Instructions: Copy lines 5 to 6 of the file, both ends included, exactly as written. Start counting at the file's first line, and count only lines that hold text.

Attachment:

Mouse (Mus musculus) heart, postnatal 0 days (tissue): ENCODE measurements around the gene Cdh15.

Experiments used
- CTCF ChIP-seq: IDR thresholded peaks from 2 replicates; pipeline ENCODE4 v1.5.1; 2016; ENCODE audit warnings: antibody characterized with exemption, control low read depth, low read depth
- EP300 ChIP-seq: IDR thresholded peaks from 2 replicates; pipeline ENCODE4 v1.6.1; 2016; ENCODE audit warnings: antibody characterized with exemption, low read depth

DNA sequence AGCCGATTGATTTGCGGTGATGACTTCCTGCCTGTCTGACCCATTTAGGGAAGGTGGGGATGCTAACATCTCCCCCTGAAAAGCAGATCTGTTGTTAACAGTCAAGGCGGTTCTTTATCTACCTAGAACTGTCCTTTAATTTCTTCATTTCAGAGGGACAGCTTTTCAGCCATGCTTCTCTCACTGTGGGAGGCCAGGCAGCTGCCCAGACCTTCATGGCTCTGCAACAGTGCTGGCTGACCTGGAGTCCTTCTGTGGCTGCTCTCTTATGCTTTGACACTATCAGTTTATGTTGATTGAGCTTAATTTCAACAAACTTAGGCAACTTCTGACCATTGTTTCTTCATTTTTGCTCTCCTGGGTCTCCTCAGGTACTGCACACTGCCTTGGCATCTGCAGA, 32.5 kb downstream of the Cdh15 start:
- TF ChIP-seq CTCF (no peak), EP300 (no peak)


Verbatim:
DNA sequence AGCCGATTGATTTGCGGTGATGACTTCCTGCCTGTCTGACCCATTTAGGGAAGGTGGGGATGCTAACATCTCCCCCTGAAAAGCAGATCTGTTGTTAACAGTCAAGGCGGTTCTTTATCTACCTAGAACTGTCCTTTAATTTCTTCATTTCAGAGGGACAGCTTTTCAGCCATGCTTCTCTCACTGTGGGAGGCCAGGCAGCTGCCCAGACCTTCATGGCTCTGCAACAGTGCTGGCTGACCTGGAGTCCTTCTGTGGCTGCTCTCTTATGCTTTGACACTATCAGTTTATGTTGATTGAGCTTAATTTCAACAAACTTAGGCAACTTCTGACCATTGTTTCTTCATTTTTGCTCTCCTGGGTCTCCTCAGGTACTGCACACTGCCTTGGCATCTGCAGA, 32.5 kb downstream of the Cdh15 start:
- TF ChIP-seq CTCF (no peak), EP300 (no peak)